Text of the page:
2012 Wisconsin Film Festival Film Guide

Page 17

It Always Rains on Sunday

Into the Wake

It Always Rains on Sunday SUN, APR 22 • 1:15 PM UW Cinematheque narrative • United Kingdom, 1947, b/w, 35mm • 92 MIN DIRECTOR: ROBERT HAMER

screenplay: Angus MacPhail, Robert Hamer, Henry Cornelius, based on the novel by Arthur La Bern; cinematography: Douglas Slocombe; music: Georges Auric; editing: Michael Truman; producer: Michael Balcon; cast: Googie Withers, John McCallum, Jack Warner, Edward Chapman, Susan Shaw, Patricia Plunkett, David Lines, Hermione Baddeley, Alfie Bass SECTION: RESTORATIONS AND REDISCOVERIES

the hardships of exile; re-creations of old photographs raise questions about the impact of permanent uprooting and of Javier’s extended absence. (JP)

I Have Always Been a Dreamer WORLD PREMIERE • documentary • USA, 2012, color, HD projection • 78 MIN DIRECTOR: SABINE GRUFFAT

additional camera and sound recording: Bill Brown, Ben Russell; audio mastering: Paul Geluso; music: Nathan Halverson, Stephen Vitiello; producer: Sabine Gruffat

I Have Always Been a Dreamer is former UW professor Sabine Gruffat’s travelogue and film portrait of two cities in contrasting states of development: Dubai, UAE and Detroit, USA. Within the context of a boom and bust economy, the film questions the collective ideologies that shape the physical landscape and impact local communities. Dreamer serves as a visual documentation of these two cities as indexes of political, cultural and economic change while tracing the ways each city’s development is tied to technologies of communication, production, labor, and consumption. Winner, Golden Badger for Wisconsin Filmmaking (JP)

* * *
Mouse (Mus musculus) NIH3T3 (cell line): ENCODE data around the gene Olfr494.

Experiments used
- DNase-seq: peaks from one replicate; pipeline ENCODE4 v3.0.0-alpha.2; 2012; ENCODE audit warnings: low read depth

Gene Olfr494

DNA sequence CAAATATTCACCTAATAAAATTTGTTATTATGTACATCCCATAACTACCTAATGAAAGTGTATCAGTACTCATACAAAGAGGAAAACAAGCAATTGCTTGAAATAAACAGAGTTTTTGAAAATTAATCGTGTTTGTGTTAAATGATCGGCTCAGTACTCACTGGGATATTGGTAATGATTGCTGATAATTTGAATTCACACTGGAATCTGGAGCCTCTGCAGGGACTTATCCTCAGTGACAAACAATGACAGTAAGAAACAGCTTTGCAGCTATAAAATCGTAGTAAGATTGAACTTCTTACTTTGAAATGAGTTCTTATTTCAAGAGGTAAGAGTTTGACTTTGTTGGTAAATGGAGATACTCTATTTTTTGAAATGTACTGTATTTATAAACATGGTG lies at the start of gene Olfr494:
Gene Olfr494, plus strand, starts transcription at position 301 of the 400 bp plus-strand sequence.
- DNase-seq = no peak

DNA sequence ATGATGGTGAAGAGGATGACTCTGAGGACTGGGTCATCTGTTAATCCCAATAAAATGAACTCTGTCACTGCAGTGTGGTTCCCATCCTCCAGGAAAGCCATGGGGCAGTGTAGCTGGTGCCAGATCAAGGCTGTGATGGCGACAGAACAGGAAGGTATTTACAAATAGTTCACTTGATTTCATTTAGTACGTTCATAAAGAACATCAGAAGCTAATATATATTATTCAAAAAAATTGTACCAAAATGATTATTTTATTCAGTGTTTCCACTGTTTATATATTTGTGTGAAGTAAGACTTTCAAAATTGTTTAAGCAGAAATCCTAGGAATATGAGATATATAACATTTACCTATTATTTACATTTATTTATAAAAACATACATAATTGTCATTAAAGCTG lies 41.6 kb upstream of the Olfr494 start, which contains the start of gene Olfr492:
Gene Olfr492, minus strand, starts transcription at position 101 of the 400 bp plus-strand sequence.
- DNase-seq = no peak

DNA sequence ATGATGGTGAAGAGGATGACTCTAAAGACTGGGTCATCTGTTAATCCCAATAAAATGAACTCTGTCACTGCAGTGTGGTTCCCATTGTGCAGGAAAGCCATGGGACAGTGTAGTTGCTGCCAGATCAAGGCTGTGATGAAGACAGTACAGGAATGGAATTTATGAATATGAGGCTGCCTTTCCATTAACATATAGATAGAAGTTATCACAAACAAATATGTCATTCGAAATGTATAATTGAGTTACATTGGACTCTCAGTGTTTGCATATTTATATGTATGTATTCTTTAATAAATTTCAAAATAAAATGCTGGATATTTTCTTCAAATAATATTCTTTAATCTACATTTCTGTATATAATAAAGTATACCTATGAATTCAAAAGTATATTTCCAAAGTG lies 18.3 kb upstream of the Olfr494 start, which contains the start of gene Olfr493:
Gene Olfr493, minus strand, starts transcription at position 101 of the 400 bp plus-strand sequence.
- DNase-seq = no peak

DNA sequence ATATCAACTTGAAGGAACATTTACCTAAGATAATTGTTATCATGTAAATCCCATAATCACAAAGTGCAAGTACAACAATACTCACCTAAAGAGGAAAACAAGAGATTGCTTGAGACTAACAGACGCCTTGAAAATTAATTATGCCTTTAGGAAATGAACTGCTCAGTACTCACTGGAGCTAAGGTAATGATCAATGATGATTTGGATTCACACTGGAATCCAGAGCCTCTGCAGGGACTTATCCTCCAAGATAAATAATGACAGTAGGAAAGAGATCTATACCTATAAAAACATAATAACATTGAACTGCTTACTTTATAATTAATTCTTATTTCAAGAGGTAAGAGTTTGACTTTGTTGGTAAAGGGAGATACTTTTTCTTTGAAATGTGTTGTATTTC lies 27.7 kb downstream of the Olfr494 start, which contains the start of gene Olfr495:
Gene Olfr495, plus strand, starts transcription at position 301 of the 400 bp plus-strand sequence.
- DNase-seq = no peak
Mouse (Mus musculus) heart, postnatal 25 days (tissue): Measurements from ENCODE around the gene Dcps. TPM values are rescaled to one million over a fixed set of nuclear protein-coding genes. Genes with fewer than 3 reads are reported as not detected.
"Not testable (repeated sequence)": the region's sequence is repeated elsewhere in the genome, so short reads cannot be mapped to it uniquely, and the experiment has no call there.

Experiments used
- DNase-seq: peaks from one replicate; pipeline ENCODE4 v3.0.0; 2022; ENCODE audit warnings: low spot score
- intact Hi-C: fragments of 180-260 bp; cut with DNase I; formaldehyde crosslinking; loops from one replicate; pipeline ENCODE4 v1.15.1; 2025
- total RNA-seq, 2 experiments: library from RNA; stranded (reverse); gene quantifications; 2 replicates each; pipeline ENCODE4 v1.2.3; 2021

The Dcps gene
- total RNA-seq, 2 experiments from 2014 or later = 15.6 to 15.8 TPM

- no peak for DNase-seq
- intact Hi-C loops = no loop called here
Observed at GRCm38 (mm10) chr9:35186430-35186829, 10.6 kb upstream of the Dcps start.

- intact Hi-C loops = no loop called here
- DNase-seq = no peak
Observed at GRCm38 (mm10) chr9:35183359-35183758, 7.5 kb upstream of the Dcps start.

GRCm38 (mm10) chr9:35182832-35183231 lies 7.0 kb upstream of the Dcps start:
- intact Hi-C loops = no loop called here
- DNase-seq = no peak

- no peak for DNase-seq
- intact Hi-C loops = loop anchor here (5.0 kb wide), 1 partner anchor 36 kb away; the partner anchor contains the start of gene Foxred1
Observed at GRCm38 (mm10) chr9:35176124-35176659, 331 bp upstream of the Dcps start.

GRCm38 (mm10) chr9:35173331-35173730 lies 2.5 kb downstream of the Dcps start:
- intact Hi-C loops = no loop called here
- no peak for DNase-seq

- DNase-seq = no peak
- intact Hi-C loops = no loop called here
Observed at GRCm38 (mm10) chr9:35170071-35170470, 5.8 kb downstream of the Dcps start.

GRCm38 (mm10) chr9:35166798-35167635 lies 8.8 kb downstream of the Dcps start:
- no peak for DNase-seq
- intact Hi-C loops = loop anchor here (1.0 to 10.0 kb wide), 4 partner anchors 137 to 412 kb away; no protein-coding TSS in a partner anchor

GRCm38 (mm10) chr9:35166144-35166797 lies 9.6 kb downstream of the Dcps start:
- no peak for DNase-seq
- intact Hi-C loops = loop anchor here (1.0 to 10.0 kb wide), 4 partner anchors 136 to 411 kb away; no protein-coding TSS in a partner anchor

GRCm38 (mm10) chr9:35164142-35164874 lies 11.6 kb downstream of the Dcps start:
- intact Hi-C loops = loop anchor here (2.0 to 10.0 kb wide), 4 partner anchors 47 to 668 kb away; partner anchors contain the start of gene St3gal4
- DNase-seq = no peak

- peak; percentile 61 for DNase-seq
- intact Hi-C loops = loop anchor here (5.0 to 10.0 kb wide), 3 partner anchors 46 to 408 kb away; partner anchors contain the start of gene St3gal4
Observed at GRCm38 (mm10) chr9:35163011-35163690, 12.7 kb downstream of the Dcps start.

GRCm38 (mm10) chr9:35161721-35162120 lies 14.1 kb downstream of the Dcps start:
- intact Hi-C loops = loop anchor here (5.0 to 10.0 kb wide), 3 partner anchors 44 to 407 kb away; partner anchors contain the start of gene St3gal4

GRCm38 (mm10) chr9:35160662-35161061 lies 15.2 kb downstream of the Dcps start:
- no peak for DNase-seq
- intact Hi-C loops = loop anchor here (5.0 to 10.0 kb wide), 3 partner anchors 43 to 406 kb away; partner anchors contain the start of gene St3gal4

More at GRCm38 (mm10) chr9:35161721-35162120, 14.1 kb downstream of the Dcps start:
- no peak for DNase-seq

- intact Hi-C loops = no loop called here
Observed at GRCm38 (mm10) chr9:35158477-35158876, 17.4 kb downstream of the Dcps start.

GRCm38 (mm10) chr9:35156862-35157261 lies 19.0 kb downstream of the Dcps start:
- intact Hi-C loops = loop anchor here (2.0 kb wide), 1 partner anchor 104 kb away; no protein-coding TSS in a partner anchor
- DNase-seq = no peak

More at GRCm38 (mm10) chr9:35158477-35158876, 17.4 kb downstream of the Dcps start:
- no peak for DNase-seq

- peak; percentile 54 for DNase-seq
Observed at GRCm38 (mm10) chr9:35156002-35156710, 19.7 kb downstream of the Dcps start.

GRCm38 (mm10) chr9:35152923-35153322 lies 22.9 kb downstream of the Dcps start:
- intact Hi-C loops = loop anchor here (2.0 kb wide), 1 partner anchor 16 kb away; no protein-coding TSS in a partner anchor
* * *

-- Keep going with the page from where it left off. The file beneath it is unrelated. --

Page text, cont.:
Please Remember Me (Que Se Acuerdes de Mí)

Innovation Rules at Performance Micro Tool SEE: Made in Wisconsin: Industrial Visions of the Badger State

Into the Wake SAT, APR 21 • 11:15 AM Bartell Theatre WORLD PREMIERE • narrative • USA, 2012, color, video • 78 MIN + 30 MIN POST-FILM Q&A DIRECTOR: JOHN MOSSMAN

director of photography: David Clawson; producers: Tim Miller, John Mossman; cast: Tim Miller, Kristin Anderson SECTION: WISCONSIN’S OWN FILMMAKER SCHEDULED TO ATTEND